As outlined in the two previous posts in this series, public awareness of the global overfishing crisis is on the rise, and polls show a growing number of seafood consumers are thinking more carefully about how to make more sustainable choices, using sustainable seafood guides provided by environmental groups and asking seafood retailers for better labeling detailing where and how seafood is harvested.
But at the same time, global consumption of fish has hit record levels, and the oceans are paying the price as popular food species are threatened with extinction by overfishing and fishing-driven habitat loss.
Though threatened ocean species certainly benefit from consumers choosing to eat another, more plentiful species instead, if everyone on the planet decides tomorrow to eat, say, sardines — a plentiful species — instead of highly threatened tuna, but the world keeps consuming seafood at today’s unsustainable rate, eventually, sardines will be a threatened species, too.
Some believe aquaculture — fish farming — may be the answer to supplying global demand for one of the world’s healthiest protein source without devastating the ocean. Care2 blogger Cathryn Wellner examined the arguments for and against increased aquaculture as a solution to the problem of overfishing earlier this month.
Proponents of aquaculture argue that an increase in fish farming will both relieve pressure on wild fish populations and prevent damaging fishing methods like bottom trawling from destroying wild ocean habitats.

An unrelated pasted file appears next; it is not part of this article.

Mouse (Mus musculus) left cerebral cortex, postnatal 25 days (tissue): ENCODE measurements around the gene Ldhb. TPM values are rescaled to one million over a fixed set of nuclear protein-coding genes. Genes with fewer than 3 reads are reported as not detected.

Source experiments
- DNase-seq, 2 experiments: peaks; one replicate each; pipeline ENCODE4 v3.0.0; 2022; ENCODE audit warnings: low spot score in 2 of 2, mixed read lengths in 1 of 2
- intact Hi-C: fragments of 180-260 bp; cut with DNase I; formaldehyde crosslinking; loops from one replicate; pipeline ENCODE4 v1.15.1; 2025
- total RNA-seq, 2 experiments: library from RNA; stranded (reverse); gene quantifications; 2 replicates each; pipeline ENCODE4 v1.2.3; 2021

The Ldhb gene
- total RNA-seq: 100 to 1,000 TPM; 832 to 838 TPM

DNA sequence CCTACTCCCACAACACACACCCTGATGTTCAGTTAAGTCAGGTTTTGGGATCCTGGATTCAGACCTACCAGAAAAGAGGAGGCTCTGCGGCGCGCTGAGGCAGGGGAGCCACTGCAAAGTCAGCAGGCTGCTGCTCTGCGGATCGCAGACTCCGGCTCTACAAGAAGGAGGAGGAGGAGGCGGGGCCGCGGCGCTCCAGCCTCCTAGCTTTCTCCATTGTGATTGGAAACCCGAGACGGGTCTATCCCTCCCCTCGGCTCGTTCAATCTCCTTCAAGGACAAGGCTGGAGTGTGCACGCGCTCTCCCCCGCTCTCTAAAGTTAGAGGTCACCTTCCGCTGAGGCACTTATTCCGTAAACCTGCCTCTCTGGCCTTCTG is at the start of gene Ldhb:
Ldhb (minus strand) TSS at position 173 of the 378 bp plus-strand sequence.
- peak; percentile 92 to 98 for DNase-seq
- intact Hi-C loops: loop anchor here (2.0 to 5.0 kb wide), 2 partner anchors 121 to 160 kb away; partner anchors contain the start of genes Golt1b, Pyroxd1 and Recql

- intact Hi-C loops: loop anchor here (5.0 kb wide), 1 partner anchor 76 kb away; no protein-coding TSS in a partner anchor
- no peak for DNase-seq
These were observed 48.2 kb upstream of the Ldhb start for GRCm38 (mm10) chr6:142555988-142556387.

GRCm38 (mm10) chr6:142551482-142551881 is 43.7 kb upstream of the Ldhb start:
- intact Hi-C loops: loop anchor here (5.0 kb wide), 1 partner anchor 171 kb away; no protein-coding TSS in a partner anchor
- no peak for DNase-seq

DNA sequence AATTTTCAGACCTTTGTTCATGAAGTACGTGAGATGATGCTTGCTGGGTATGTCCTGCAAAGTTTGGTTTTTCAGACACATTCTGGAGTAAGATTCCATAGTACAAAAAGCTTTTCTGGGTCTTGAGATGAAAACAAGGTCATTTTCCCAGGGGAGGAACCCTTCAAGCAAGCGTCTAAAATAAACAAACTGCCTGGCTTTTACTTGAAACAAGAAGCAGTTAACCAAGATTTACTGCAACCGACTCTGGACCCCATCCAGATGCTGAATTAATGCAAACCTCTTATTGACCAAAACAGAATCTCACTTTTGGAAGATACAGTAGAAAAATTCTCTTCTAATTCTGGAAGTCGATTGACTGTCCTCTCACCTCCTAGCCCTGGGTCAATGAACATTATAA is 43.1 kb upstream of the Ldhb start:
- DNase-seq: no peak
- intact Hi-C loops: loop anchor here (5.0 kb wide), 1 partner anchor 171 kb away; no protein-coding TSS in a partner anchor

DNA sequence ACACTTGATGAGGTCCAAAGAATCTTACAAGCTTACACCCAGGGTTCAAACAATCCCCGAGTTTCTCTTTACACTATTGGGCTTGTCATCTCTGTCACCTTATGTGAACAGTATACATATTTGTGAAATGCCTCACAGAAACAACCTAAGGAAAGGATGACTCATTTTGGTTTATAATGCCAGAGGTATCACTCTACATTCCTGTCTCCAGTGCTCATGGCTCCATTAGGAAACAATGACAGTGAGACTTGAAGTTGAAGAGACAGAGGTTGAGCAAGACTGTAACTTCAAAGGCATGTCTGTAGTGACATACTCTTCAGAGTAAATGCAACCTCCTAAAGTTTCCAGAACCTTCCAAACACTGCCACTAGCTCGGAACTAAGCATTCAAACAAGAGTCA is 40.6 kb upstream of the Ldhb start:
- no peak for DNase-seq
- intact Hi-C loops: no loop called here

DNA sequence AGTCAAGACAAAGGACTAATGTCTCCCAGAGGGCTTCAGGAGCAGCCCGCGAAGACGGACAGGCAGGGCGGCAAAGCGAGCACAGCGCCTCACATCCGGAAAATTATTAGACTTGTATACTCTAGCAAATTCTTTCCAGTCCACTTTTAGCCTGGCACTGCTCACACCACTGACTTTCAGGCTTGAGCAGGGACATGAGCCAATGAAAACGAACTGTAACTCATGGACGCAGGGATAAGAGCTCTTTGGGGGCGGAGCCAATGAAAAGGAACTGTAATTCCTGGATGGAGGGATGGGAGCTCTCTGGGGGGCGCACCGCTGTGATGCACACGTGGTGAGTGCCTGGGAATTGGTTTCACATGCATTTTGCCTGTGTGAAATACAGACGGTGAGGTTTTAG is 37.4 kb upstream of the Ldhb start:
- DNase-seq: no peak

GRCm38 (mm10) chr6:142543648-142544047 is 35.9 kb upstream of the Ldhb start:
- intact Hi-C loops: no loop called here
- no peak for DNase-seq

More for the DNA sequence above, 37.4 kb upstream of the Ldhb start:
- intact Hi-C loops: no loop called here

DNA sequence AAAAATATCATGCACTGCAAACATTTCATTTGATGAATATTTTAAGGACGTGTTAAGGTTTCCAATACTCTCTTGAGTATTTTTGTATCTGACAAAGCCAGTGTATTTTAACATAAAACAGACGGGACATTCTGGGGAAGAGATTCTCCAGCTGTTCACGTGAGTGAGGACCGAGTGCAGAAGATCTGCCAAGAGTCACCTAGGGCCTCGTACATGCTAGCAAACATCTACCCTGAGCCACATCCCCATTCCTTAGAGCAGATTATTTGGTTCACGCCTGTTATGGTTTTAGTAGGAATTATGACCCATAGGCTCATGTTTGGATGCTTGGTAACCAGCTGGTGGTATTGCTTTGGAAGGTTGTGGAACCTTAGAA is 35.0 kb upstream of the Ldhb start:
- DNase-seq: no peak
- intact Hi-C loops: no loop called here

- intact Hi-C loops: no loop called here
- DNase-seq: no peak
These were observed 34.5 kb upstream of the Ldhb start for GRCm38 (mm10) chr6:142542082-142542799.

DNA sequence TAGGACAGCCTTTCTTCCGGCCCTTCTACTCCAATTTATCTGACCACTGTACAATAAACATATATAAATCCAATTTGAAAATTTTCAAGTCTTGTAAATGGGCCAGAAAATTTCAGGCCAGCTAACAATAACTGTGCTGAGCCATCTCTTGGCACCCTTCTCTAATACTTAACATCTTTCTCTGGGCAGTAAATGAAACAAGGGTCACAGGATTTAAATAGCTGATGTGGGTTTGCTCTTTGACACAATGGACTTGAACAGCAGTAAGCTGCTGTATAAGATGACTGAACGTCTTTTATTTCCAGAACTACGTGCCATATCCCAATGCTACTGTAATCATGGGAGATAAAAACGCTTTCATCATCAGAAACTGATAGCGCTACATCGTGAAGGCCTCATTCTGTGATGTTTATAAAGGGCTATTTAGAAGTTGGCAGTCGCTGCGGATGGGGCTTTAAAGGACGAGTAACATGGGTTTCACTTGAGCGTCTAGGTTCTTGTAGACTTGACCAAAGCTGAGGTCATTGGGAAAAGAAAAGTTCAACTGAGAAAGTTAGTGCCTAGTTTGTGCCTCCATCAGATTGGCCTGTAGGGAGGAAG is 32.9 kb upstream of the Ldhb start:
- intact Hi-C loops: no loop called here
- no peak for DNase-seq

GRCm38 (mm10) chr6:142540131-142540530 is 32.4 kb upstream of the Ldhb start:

But in practice, large scale fish farms have often been shown to put ocean wildlife at risk — by polluting the water with concentrated areas of fish waste, by encouraging the proliferation, through overcrowding, of diseases that can later spread to wild populations of fish and by competing with wild fish populations for resources — farmed fish are generally fed fish meal, which is made from the same species of prey fish that predatory fish and sharks hunt in the wild.
A 2009 report by the environmental advocacy group Oceana found that the capture of prey species like anchovies and sardines for fish meal production is causing malnutrition and slowed growth among threatened and endangered predator species like Pacific salmon and blue fin tuna.
To help address these issues, several environmental organizations, including the World Wildlife Fund and Greenpeace, are now working with fish farmers to create and promote sustainable aquaculture practices.
But until aquaculture becomes more sustainable, those who care seriously about helping the world’s oceans recover from overfishing should do more than consider where seafood comes from, or how it was harvested. Consider eating seafood only rarely, or not at all.
Photo of fish shoal by Richard Wheeler, from Wikimedia Commons. Used under Creative Commons license. Photo of salmon at market by Jeremy Keith, from Wikimedia Commons. Used under Creative Commons license.